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Reading a Binary File

P: n/a
Hi All:

I encounter a programming problem recently. I need to read a binary
file. I need to translate the binary data into useful information. I
have the format at hand, like 1st byte = ID, next 4 byte (int) =
serial number etc.

The first problem is Big Endian/ Little Endian problem. I can decipher
if the format is big or little endian. But got confuse as to how to
decipher the data.
Eg. if I know I am on little endian, and I have a integer whose binary
representation is
20 03 00 00, then what is the equivalent decimal?

The next problem is there are also floating point data. How can I
infer the floating point data from a binary representaiton, like what
r the numbers before the decimal point and those after the decimal
point?

I hope I am not too confusing. Any help gladly appreciated. BTW, my
language is C/C++
Nov 13 '05 #1
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3 Replies


P: n/a
Tanuki wrote:

Hi All:

I encounter a programming problem recently. I need to read a binary
file. I need to translate the binary data into useful information. I
have the format at hand, like 1st byte = ID, next 4 byte (int) =
serial number etc.

The first problem is Big Endian/ Little Endian problem. I can decipher
if the format is big or little endian. But got confuse as to how to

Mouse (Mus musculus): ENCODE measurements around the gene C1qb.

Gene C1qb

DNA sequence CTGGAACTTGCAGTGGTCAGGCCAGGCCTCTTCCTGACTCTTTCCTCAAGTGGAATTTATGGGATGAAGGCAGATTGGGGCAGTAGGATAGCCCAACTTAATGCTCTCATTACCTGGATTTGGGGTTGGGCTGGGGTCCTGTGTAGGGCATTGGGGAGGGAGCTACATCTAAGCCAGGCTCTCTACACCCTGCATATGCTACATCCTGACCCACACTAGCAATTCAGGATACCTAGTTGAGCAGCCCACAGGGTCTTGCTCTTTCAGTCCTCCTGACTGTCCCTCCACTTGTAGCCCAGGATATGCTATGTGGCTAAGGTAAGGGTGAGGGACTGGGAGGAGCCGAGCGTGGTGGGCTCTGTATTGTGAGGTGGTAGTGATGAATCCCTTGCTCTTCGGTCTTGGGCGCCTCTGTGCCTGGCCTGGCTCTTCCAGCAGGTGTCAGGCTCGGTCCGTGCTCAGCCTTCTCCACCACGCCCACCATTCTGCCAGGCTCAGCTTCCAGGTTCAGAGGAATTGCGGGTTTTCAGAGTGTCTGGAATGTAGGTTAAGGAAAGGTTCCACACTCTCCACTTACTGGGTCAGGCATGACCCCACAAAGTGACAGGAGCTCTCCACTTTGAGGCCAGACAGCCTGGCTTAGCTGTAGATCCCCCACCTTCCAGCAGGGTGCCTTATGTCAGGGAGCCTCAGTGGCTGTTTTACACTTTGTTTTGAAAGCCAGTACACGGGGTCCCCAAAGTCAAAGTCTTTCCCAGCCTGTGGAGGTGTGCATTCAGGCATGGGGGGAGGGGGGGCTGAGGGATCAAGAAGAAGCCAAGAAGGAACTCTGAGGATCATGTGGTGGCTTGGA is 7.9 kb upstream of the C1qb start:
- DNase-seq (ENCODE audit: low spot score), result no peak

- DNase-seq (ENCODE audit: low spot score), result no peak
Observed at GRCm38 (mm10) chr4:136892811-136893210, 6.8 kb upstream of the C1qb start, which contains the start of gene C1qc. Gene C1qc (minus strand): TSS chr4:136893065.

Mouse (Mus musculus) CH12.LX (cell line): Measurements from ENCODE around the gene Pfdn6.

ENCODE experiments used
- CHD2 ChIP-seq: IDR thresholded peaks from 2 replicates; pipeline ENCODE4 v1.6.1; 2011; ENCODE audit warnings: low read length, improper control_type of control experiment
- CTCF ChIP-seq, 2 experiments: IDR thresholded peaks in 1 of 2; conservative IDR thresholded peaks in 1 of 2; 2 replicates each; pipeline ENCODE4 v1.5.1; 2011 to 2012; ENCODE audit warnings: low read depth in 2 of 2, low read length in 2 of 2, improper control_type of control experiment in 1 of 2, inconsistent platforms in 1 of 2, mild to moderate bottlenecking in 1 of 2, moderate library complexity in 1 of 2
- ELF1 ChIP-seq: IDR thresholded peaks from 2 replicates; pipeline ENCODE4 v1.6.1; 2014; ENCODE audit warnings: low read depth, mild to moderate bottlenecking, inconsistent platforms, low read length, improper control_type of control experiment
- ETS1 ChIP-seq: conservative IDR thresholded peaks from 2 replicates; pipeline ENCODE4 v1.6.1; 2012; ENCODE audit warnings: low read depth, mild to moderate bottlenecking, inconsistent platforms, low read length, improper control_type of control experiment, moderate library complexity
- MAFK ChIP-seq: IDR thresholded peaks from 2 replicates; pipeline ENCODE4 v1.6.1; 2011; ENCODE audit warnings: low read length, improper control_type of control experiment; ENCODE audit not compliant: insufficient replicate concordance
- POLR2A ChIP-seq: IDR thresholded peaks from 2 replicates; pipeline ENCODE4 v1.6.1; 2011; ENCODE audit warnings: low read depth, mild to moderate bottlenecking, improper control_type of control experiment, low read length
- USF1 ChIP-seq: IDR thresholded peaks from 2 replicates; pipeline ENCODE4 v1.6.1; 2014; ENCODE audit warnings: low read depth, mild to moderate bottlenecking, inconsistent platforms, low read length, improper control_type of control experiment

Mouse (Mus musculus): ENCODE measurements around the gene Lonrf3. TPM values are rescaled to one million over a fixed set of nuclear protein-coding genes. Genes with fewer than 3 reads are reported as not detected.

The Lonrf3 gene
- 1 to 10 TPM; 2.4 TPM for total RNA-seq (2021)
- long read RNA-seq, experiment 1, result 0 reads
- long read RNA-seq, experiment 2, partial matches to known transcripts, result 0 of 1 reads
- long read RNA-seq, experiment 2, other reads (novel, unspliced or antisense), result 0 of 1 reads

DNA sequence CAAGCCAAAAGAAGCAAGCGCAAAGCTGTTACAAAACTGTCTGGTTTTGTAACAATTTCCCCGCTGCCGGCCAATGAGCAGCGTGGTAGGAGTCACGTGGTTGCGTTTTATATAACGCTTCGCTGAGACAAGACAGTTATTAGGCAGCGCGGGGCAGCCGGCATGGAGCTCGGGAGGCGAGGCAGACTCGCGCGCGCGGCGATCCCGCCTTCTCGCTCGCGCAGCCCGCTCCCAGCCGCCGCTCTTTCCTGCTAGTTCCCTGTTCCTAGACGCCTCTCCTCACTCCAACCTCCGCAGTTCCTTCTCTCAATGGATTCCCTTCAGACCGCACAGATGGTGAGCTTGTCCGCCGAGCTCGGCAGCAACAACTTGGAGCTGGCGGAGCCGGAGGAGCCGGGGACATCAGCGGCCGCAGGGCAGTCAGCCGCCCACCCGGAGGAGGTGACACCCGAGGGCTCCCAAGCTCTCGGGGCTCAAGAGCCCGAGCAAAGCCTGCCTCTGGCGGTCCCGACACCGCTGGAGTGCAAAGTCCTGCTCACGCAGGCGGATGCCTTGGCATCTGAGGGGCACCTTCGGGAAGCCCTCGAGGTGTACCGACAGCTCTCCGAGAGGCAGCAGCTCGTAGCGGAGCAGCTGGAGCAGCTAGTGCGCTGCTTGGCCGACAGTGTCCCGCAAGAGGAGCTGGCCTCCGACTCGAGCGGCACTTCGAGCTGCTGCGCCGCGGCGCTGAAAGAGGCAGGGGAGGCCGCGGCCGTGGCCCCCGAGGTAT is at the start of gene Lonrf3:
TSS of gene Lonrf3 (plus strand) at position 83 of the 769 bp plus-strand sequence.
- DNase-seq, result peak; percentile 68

decipher the data.
Eg. if I know I am on little endian, and I have a integer whose binary
representation is
20 03 00 00, then what is the equivalent decimal?
Assuming that by "binary" you actually mean "hexadecimal,"
this value is decimal 800. How did I get there?

0x20 + 0x03*0x100 + 0x00*0x10000 + 0x00*0x1000000
or equivalently
((0x00 * 0x100 + 0x00) * 0x100 + 0x03) * 0x100 + 0x20
or equivalently
0x20 + (0x03<<8) + (0x00<<16) + (0x00<<24)
or equivalently
(((((0x00 << 8) + 0x00) << 8) + 0x03) << 8) + 0x20
The next problem is there are also floating point data. How can I
infer the floating point data from a binary representaiton, like what
r the numbers before the decimal point and those after the decimal
point?


Without more knowledge of the representation, you're stuck.
In the integer case you already knew a good deal about what the
representation looked like: you knew it consisted of four eight-
bit bytes arranged in Little-Endian order. (Some questions still
remain, of course: for example, what do negative integers look
like?) But in the floating-point case, all you've told us is
that you know the numbers are floating-point -- but if you know
nothing about the representation, there's no way to decode it.

The best thing to do is consult the documentation for the
system that wrote the file, and see whether it tells you how
floating-point numbers are stored.

Failing that, you could try inspecting the data in the file
and seeing whether it "looks like" a well-known floating-point
format. The commonest such formats are surely the IEEE single-
and double-precision binary floating point; try interpreting
the bits according to those formats and see whether the values
you get "make sense" for the application at hand. If it doesn't
look like IEEE, you could also try the various VAX floating-
point formats, or the S/360 base-16 formats.

Of course, if the numbers were written out on the same system